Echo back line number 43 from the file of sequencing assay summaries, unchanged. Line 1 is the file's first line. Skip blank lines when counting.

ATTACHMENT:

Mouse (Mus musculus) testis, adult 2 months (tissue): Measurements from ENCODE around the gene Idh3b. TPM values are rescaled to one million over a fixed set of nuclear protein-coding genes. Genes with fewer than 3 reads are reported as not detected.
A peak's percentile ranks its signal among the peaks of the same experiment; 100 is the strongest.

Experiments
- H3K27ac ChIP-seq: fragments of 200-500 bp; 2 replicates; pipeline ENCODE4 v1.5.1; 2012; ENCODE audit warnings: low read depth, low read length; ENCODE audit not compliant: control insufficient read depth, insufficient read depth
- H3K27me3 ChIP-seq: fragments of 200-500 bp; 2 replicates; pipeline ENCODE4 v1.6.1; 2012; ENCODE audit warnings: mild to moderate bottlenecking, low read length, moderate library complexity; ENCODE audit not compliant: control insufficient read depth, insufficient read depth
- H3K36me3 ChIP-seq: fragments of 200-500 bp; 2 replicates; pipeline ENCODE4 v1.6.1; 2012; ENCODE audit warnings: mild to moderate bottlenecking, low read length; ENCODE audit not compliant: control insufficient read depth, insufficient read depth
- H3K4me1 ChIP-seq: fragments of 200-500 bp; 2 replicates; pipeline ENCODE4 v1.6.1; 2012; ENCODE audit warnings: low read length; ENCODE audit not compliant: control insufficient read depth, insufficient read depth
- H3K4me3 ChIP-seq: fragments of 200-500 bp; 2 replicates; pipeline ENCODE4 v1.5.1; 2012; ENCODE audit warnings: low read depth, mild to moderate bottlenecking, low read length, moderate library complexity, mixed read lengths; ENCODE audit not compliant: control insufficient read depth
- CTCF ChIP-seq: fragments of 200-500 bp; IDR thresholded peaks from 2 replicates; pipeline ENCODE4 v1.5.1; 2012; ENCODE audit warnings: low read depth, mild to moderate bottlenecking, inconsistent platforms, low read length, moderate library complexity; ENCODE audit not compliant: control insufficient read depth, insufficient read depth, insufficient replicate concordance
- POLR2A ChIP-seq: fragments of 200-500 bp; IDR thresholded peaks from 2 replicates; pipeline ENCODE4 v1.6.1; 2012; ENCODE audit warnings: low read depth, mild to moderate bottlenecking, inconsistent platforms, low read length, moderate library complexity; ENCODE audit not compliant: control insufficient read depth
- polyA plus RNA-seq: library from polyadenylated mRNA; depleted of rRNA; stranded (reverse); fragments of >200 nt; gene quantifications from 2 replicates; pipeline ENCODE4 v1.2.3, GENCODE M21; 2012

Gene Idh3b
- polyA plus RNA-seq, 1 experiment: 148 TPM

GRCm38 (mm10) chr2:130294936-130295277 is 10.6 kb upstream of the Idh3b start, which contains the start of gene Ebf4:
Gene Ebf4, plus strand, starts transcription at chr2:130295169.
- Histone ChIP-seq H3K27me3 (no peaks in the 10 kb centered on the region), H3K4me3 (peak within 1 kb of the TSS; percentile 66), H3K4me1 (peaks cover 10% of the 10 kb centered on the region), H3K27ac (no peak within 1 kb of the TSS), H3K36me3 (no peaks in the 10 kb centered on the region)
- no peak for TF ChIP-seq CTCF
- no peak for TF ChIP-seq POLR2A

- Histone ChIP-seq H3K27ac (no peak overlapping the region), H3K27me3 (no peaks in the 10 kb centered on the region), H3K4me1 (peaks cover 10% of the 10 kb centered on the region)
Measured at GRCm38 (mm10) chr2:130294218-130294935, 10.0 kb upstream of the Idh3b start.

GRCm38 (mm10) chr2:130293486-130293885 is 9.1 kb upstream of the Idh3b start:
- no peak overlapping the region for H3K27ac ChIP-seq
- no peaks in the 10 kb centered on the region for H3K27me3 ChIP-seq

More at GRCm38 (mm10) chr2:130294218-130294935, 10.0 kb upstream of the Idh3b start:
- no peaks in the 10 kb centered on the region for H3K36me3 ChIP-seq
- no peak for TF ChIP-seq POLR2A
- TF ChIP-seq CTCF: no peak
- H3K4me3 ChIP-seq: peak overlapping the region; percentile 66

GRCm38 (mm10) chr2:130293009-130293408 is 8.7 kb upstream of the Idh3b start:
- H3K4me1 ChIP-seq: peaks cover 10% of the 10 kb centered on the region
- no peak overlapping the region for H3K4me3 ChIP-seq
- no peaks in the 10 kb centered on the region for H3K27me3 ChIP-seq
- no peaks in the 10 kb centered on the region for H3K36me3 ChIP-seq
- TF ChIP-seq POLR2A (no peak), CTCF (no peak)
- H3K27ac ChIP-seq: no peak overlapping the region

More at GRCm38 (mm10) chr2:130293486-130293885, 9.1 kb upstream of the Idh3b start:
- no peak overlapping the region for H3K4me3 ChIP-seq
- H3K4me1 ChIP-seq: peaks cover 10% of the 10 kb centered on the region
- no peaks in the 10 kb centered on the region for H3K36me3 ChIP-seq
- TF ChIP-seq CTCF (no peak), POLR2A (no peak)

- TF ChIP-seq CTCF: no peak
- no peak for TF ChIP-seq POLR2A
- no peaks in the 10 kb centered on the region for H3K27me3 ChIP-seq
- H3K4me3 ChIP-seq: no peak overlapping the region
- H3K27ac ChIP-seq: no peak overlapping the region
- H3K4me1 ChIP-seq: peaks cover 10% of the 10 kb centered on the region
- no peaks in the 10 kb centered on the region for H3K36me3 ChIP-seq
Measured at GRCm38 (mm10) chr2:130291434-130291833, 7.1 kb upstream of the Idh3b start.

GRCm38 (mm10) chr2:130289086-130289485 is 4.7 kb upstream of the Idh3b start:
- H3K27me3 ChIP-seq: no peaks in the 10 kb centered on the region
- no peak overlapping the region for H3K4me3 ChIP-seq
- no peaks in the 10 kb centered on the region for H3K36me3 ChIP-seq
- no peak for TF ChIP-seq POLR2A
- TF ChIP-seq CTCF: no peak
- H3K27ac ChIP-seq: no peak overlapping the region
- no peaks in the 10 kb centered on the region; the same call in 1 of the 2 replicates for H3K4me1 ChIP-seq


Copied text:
- no peaks in the 10 kb centered on the region for H3K27me3 ChIP-seq